Employees have identified three traits guaranteed to kill enthusiasm.
Consider that the HR consulting firm Towers Perrin recently surveyed 90,000 employees to get a fix on their attitudes about work and whether or not they care about the job — or “are engaged,” in the parlance of the poll.
Here are some results:
- Only 21% said they truly care about their work and their employers enough to go above and beyond the minimum that’s expected.
- An astounding 38% said they had pretty much mentally checked out — they felt no connection with the company and were essentially putting in time to get a paycheck.
- The rest said they were somewhere in between the two extremes.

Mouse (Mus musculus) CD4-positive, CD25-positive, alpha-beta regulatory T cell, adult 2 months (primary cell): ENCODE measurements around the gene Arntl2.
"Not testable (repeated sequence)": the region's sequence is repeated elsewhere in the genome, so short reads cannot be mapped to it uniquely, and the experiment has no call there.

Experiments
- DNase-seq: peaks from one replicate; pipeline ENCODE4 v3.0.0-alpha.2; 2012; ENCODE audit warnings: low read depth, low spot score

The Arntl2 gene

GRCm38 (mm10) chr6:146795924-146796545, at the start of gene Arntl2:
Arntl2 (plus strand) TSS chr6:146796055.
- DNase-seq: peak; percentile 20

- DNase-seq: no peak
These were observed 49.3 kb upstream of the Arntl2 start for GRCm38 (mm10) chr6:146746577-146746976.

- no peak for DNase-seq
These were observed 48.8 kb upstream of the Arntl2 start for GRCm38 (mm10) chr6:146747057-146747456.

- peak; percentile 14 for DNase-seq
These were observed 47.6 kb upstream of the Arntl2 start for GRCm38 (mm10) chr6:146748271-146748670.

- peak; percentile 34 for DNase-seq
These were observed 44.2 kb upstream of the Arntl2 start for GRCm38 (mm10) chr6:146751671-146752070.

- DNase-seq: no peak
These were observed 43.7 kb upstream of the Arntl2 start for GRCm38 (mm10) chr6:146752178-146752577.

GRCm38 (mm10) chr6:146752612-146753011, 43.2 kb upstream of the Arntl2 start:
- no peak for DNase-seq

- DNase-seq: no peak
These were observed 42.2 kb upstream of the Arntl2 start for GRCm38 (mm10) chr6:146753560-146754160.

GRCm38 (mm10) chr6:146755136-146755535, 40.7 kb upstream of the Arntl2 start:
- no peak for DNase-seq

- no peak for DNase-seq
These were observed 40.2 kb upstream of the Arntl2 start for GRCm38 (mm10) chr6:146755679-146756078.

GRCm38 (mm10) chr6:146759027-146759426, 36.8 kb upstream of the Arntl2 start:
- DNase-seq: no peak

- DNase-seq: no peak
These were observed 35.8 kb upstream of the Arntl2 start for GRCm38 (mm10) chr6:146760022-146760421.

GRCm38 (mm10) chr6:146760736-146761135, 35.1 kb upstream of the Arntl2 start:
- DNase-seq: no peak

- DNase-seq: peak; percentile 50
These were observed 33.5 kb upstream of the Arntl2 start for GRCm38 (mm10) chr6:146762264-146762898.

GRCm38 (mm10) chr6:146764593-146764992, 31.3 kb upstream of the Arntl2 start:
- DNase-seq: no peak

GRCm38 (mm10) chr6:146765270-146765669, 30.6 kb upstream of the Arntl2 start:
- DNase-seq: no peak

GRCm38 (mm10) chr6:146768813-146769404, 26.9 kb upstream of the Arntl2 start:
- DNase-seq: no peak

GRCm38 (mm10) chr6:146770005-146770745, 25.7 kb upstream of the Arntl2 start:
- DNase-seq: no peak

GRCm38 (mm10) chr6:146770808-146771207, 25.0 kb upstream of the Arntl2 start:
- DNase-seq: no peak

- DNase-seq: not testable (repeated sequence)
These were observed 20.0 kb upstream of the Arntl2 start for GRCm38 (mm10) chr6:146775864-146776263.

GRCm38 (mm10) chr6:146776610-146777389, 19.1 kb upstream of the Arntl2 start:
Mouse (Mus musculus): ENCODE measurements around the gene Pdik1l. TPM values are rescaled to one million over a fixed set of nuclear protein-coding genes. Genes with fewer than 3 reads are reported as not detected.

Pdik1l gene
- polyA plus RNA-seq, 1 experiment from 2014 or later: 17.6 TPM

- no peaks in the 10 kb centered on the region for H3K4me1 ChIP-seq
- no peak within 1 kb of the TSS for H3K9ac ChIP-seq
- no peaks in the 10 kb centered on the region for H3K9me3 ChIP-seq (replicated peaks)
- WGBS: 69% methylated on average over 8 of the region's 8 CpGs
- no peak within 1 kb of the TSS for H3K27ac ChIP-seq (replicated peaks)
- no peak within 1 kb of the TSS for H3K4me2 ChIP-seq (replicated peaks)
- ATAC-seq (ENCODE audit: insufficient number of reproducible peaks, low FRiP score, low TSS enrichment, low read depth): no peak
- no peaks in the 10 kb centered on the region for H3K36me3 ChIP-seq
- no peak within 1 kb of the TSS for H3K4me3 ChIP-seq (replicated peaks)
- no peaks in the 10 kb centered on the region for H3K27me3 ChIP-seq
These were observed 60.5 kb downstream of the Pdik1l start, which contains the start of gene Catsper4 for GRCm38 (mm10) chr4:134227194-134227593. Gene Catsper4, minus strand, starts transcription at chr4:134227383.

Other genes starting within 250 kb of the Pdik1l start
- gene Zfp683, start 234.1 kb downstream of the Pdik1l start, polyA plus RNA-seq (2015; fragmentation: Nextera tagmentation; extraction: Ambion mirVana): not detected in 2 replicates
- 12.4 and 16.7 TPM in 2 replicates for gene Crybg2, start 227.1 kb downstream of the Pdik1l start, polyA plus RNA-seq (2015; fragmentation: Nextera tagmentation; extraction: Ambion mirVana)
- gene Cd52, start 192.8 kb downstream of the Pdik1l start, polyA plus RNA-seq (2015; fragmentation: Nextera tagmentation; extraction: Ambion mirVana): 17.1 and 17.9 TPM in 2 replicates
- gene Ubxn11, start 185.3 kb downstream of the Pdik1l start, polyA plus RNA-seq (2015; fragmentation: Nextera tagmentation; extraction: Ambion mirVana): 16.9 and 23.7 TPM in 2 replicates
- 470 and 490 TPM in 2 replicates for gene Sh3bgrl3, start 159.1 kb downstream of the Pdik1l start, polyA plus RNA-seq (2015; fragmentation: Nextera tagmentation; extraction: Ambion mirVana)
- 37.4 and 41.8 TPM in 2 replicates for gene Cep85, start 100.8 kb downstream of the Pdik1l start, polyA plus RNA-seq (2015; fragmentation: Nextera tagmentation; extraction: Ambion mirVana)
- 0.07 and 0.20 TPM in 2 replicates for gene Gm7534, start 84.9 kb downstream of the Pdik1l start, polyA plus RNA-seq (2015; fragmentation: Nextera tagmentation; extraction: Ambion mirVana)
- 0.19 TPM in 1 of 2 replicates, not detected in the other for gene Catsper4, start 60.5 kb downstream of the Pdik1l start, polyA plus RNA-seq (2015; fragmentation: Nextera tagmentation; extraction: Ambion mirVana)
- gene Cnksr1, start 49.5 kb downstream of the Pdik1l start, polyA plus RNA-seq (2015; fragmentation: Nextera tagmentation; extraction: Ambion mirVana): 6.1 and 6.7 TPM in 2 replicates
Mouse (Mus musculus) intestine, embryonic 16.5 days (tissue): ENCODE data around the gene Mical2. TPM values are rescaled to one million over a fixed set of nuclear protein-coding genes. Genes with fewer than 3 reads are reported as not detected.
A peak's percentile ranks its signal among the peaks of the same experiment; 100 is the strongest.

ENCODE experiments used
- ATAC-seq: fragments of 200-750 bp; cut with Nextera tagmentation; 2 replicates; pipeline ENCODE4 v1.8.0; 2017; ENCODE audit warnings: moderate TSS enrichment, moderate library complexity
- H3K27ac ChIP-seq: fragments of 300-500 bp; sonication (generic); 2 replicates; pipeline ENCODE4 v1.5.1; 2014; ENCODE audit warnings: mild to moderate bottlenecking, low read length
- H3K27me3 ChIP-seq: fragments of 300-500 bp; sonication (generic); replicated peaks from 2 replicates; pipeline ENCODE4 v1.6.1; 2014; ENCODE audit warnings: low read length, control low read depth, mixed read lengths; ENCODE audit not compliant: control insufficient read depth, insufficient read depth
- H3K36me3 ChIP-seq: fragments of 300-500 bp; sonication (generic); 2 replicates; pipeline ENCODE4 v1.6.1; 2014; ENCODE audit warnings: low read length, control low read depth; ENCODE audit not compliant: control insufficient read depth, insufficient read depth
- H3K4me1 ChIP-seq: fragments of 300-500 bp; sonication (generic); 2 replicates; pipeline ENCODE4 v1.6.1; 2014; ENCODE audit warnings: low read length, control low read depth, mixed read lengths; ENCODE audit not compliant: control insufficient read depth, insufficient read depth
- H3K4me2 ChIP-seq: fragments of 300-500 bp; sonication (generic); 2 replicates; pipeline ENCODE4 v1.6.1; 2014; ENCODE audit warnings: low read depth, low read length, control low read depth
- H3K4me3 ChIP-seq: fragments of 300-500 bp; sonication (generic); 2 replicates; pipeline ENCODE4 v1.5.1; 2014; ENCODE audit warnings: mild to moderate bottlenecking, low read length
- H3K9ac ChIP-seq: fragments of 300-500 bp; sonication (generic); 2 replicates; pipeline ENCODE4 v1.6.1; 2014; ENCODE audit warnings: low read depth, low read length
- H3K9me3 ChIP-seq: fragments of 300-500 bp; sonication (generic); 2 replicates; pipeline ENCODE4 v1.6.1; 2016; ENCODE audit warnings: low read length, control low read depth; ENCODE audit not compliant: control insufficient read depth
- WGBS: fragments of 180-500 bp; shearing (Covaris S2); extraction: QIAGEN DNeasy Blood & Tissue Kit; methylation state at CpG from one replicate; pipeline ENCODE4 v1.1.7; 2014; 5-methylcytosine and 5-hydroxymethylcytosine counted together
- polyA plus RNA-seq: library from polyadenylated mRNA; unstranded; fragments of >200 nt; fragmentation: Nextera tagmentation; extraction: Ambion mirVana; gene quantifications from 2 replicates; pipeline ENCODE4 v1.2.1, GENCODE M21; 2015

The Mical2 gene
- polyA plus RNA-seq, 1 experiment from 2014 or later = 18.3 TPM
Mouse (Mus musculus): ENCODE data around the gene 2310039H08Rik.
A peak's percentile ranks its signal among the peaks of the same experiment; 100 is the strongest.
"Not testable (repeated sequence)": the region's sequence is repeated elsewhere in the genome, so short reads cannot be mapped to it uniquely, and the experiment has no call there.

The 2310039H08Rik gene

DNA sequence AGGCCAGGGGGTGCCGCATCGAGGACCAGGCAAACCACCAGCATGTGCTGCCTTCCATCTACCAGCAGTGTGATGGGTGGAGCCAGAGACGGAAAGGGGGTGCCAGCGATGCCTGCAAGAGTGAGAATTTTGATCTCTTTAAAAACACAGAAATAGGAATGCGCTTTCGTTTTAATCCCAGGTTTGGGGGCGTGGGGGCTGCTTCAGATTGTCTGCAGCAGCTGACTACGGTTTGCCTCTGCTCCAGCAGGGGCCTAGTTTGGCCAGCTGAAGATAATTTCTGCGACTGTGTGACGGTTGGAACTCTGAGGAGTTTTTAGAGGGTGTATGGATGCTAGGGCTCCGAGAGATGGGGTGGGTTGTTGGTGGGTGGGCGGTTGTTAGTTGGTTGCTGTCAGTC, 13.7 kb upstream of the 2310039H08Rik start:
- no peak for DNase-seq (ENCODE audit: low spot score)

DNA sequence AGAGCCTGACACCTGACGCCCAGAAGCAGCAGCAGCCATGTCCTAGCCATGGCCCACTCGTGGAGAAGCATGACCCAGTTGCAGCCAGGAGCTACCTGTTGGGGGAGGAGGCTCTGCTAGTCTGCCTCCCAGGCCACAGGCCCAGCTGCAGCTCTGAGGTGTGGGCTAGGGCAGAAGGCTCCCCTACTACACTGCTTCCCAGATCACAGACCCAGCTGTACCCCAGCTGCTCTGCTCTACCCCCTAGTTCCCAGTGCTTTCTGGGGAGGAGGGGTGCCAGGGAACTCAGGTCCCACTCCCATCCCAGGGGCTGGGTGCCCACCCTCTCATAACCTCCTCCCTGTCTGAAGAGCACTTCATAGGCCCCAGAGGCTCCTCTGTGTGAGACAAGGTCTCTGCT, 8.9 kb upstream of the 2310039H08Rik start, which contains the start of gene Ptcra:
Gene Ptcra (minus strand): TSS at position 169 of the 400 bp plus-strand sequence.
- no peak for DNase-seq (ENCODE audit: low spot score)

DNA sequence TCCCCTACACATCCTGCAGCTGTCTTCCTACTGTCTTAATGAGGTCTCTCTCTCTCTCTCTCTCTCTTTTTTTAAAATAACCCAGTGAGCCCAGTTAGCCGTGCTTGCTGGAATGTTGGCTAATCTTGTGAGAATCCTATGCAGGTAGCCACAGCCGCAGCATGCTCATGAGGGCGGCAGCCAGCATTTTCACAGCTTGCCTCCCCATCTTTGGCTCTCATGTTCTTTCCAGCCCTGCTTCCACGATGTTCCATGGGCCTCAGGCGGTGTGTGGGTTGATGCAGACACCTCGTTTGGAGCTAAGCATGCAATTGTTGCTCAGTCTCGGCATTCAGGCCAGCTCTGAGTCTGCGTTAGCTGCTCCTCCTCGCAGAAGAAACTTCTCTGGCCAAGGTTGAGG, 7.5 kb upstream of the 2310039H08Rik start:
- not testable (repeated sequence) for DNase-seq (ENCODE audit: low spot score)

Now comes the analysis — why a lot of employees don’t care or are lukewarm at best. It comes down to three attitudes by managers that kill enthusiasm:
They don’t know what they don’t know. Maybe they don’t get out of their offices enough. But for whatever reason, it appears a lot of managers have no idea that their employees don’t care. Employees expect ostrichlike managers to get out and ask about the problems and the reasons for apathy.
They don’t care. A lot of employees feel certain their managers know about the problem, but don’t care. Why? Many managers don’t see the connection between employee satisfaction and revenue.
They don’t have power. Many employees believe that their managers get marching orders from above, and don’t question those orders. Swimming upstream is just too much work and hassle for those managers.